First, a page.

Authors: Victoria Lexington
When I was a kid, the same scenario played out over and over again. I’d have my head in the refrigerator looking for something, and unable to find it, I’d ask my mom where it was. She’d get mad. Every single time she found what I thought was lost. In her “you’re a dumbass” tone, she’d say, “It’s right here. It’s right under your nose!”
Her words echoed in my heart. It was always right there. My happiness was exactly where I had left it. My love was exactly where it was supposed to be. I was just looking in all the wrong places.
My almost-affair with Nick had brought me some much needed perspective. I realized I was too close to cheating; the lines of right and wrong had become muddied.
My marriage had become like standing too close to a painting. I couldn’t see the beauty right in front of me. I needed to take a few steps back so that each little section didn’t look like a mess of indistinguishable colors. When I stepped back, only then did I see what had been there the entire time: the truth.
Braden was not perfect, and our marriage was not perfect. Some colors were too close together, blacks and whites made unrecognizable greys. But when you blended all the imperfe
ctions and didn’t scrutinize every flaw, there was true beauty. Ours was the kind of love that was timeless. Like looking at a Seurat painting, ours was the kind of love that illustrated that the big picture was infinitely more important than the tiny specks.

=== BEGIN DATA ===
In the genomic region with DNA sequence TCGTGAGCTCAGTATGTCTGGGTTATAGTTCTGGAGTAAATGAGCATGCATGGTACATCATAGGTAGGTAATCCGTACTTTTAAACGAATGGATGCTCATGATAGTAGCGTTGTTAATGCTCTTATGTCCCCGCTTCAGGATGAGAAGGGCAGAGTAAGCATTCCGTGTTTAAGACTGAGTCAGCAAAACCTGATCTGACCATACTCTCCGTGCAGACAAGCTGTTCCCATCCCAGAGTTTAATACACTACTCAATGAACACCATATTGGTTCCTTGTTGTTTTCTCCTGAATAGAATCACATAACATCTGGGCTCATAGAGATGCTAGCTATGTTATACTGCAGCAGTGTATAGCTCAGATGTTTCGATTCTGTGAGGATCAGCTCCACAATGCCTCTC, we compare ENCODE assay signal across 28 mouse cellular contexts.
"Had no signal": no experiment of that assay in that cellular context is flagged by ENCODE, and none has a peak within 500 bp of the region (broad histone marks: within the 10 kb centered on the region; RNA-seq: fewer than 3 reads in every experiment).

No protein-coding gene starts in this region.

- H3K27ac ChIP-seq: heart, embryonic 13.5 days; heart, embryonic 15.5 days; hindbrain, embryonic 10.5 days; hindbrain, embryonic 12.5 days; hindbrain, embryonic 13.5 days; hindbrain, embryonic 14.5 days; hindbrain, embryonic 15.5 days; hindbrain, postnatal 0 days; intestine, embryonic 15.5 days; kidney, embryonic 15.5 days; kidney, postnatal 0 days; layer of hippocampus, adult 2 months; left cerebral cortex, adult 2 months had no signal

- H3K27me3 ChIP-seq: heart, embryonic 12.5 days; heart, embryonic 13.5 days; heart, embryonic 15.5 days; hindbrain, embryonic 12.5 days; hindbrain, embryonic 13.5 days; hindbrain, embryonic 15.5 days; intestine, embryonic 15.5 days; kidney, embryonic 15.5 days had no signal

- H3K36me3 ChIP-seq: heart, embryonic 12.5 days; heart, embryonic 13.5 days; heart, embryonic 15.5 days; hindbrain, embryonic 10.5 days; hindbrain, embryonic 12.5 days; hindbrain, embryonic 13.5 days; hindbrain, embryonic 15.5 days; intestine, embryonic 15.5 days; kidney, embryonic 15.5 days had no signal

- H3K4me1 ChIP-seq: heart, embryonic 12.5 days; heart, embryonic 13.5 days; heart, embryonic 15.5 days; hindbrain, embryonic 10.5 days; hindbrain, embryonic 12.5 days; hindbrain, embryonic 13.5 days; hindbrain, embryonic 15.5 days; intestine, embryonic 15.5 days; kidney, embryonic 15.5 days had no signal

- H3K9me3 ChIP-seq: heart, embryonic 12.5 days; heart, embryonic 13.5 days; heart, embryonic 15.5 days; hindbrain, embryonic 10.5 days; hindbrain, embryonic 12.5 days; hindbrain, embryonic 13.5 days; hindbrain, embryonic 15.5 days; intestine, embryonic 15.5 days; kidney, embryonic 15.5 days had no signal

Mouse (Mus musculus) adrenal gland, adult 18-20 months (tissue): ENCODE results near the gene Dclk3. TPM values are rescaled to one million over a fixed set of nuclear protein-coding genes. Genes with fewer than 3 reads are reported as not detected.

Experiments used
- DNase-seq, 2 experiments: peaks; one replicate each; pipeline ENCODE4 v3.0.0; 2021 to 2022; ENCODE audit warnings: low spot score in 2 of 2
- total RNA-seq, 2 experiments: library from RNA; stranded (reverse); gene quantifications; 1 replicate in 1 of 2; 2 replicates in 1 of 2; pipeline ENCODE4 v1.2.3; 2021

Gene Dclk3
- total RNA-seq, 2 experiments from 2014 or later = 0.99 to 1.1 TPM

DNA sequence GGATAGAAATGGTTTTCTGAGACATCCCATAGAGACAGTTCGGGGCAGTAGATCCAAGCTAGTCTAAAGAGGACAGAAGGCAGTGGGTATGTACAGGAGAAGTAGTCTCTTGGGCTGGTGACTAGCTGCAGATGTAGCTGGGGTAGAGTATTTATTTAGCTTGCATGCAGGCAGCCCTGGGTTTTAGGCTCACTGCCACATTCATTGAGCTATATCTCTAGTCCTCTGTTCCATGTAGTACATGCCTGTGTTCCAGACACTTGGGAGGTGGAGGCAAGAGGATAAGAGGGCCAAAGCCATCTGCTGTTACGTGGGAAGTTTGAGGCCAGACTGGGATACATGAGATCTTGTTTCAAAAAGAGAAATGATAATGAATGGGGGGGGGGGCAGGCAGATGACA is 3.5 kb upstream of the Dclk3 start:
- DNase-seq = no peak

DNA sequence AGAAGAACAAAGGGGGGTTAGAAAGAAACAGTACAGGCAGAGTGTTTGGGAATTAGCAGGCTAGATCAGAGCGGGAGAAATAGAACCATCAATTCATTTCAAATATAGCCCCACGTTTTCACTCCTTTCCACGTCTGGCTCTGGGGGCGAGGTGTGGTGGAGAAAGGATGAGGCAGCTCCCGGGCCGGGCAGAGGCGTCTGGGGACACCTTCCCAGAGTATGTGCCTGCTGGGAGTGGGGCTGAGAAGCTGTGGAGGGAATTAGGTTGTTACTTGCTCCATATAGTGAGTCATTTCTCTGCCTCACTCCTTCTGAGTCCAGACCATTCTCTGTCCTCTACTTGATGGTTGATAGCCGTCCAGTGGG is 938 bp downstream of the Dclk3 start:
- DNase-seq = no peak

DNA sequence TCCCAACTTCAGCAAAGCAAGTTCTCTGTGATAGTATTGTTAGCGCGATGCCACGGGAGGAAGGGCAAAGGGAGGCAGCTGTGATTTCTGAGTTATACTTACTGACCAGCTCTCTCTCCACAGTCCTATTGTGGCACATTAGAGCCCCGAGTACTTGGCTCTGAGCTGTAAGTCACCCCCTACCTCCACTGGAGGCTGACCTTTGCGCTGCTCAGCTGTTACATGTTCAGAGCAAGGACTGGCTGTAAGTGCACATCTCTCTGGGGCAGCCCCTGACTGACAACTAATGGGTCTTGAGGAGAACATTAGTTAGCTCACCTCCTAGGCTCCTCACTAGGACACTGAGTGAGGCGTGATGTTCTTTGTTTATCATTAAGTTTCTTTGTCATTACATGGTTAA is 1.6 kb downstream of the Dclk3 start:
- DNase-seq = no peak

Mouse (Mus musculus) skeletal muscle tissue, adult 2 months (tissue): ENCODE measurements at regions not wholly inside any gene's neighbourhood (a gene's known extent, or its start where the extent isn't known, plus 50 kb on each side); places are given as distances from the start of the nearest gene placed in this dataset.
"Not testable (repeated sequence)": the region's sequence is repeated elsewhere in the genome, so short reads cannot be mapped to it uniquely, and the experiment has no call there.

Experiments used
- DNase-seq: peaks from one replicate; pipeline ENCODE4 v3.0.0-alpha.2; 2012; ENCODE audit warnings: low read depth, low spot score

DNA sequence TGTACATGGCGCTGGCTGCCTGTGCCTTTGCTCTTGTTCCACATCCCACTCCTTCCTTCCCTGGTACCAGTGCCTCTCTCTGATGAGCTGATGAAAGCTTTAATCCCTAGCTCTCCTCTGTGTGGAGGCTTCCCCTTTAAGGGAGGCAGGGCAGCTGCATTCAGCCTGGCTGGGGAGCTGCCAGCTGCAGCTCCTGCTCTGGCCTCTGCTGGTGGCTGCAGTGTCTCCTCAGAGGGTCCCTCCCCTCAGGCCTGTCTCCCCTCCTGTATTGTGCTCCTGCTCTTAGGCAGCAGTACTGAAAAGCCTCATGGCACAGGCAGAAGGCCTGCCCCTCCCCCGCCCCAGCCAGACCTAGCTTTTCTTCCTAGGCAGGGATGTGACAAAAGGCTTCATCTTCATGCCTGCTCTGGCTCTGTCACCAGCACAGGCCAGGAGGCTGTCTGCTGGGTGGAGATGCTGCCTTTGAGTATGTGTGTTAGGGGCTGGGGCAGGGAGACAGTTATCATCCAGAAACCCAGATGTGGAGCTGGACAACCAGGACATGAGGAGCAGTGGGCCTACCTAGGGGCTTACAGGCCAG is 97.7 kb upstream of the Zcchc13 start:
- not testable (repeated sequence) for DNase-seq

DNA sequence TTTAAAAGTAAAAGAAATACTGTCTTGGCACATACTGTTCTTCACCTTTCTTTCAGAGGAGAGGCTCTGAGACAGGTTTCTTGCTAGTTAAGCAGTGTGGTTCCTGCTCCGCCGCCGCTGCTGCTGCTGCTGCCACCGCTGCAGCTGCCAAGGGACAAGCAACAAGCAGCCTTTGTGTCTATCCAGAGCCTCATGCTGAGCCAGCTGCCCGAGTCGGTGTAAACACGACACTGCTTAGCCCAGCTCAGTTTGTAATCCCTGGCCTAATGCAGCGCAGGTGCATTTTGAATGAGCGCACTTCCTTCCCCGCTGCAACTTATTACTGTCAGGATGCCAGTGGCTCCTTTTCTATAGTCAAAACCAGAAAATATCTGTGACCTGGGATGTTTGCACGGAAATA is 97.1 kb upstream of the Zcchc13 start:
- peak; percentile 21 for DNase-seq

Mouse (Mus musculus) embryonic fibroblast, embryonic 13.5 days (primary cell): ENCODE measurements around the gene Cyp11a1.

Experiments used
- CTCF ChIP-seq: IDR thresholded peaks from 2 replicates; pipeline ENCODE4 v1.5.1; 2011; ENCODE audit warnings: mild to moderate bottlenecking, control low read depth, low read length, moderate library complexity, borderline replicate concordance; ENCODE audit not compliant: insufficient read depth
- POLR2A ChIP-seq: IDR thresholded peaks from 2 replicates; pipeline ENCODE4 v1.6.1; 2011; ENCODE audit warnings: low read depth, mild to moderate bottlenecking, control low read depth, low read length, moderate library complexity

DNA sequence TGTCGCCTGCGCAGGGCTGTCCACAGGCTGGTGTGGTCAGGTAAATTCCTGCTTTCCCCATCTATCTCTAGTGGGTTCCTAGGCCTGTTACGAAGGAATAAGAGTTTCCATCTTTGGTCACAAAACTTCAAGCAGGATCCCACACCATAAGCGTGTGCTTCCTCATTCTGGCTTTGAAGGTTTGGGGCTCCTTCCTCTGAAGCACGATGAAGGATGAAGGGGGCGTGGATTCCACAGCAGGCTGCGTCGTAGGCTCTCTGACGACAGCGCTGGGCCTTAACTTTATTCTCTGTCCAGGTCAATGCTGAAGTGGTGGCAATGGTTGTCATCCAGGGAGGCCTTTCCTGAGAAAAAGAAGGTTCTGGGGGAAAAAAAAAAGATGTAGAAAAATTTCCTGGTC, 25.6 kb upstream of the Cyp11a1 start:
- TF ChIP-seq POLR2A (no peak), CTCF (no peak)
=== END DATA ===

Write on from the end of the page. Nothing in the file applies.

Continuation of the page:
I realized that real love wasn’t about sex or what “might have been” or the luster of something new. Real love didn’t always sparkle and shine, but it would always be there. True love held your hand when your mother took her last breath and your baby took her first.
Through thick and thin, you’d always have a hand to hold. And if you were lucky, very lucky, you’d still be holding that hand during his last breath . . . or yours.
My back porch was calling my name. I grabbed a wine glass and a bottle of Chardonnay and sat on my favorite wicker rocking chair. I stared out at the beautiful sun setting. It was a go
rgeous evening, not a cloud in the sky. It reminded me of the day my grandpa passed away. There in the distance, out of the corner of my eye, I saw our vibrant red rose bush slowly moving with the wind.
Finally, after so many years of his words nestling in my heart, I understood what my grandpa meant. My happiness would be as easy as breathing. I got to choose. And as the breeze rushed through my hair, I swear it was like Grandpa gently pushing my bangs out of eyes so he could kiss me softly on the head, just one more time.
Maybe Grandpa was wrong after all; maybe life was sunshine and roses. You just had to know where to look.